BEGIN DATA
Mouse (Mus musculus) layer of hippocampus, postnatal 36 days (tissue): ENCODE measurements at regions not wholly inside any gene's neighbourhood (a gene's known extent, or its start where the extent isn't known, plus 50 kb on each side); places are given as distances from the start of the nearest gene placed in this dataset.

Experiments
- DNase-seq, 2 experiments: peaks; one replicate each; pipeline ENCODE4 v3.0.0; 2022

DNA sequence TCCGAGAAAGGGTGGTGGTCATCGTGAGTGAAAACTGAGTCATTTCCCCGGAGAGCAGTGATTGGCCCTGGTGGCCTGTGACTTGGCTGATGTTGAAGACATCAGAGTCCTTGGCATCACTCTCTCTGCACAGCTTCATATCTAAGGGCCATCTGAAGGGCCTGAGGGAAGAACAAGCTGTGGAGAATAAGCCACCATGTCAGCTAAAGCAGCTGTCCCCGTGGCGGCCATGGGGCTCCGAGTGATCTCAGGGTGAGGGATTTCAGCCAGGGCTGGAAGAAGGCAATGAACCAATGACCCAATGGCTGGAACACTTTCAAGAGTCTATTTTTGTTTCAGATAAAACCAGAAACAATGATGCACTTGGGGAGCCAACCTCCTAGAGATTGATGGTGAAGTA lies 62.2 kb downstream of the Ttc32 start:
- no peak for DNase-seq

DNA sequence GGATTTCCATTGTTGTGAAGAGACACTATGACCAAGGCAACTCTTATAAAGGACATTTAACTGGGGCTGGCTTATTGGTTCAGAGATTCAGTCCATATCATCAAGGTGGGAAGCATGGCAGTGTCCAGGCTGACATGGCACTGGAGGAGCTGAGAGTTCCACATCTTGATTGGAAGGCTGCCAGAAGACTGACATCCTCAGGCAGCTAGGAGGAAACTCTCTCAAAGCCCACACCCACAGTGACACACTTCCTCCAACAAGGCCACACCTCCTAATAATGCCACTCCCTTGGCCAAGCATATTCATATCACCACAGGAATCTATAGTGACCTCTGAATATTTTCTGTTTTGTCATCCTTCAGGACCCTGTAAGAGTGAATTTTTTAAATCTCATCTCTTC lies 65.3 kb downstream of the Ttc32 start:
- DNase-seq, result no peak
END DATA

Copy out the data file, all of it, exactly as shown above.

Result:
Mouse (Mus musculus) layer of hippocampus, postnatal 36 days (tissue): ENCODE measurements at regions not wholly inside any gene's neighbourhood (a gene's known extent, or its start where the extent isn't known, plus 50 kb on each side); places are given as distances from the start of the nearest gene placed in this dataset.

Experiments
- DNase-seq, 2 experiments: peaks; one replicate each; pipeline ENCODE4 v3.0.0; 2022

DNA sequence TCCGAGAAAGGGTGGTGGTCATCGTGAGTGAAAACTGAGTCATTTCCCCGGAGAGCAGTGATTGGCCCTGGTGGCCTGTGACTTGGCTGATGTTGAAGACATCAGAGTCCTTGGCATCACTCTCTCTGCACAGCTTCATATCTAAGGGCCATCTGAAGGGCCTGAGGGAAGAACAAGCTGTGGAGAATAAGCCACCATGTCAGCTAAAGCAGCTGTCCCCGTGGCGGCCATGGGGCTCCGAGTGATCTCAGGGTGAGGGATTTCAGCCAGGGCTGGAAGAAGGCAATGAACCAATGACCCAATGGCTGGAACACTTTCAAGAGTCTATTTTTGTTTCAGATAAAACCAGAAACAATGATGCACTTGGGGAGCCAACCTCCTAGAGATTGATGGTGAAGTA lies 62.2 kb downstream of the Ttc32 start:
- no peak for DNase-seq

DNA sequence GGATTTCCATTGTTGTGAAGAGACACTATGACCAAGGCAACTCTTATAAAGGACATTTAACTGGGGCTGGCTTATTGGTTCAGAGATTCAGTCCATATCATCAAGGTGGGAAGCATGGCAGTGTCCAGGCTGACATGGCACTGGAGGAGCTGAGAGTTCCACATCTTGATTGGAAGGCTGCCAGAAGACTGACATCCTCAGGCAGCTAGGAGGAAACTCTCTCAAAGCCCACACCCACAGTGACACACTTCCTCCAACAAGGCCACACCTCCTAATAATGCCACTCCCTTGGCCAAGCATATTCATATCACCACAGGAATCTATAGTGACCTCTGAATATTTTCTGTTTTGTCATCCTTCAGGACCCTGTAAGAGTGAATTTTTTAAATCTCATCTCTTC lies 65.3 kb downstream of the Ttc32 start:
- DNase-seq, result no peak